Payments also provide a crucial touchpoint for banks and their customers. Banks’ interaction with their customers is gradually eroding due to PSD2 and new players entering the payments ecosystem. EPI could be viewed as an attempt by the European banks to claw back some ownership.
Realising pan-European harmonisation and scale
Despite the major efforts from the industry in realising SEPA, the European payments market is still hugely fragmented. You can pay with Vipps in Norway, but only if you have a Norwegian bank account. You can pay with Lydia, but only in France. The list goes on and on.
While brands are important for customer trust, they play havoc with the pan-European payments experience. The reason for the great dominance of cards reflects the focus of European payment innovation that has historically been strongly tilted towards national solutions, or towards solutions covering certain regions such as the Nordics or Benelux.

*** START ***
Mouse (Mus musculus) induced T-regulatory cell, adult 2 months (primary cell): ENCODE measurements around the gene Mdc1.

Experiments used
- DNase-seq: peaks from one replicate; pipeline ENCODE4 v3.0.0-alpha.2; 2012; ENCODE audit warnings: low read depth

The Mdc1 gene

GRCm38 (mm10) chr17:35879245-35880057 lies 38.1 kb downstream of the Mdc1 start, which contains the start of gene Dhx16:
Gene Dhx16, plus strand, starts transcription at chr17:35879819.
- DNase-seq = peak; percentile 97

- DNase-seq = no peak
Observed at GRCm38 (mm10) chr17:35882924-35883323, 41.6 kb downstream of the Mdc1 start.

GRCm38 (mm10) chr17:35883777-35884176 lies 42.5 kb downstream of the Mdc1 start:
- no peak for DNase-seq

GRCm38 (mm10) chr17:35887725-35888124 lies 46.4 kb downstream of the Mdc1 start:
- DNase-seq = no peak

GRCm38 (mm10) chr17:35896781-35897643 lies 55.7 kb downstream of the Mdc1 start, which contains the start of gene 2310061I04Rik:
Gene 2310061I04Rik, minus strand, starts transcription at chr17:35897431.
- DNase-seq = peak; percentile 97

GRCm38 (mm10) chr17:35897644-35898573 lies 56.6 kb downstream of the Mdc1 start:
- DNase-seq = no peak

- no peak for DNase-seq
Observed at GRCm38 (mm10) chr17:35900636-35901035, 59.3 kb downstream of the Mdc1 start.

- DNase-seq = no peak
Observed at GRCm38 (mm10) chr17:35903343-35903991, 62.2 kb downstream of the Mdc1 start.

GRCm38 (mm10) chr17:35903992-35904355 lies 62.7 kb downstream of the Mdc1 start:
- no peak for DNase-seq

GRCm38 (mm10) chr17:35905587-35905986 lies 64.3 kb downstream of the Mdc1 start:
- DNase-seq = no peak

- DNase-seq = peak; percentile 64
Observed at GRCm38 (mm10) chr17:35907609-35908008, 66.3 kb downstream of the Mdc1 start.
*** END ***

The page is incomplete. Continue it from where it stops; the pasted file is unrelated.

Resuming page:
But in today’s globalised world, these solutions have too few economies of scale to compete successfully with the US networks and keep up with market innovations. Martina Weimart went on to say at the ESBG webinar that ‘there is no efficiency or synergy in fragmentation’. In the long-term, investing in local solutions on a yearly basis for maintenance, security patches and other necessary updates makes large-scale innovation very difficult.
And as Europe is still a very cash-heavy economy, there is also an opportunity to convert a large portion of these cash transactions to EPI to realise a good degree of scale.
Key questions that EPI must answer
Despite the promise of EPI, there are still many unanswered questions that EPI must answer as it starts to implement the technical infrastructure:
What is the Target Operating Model?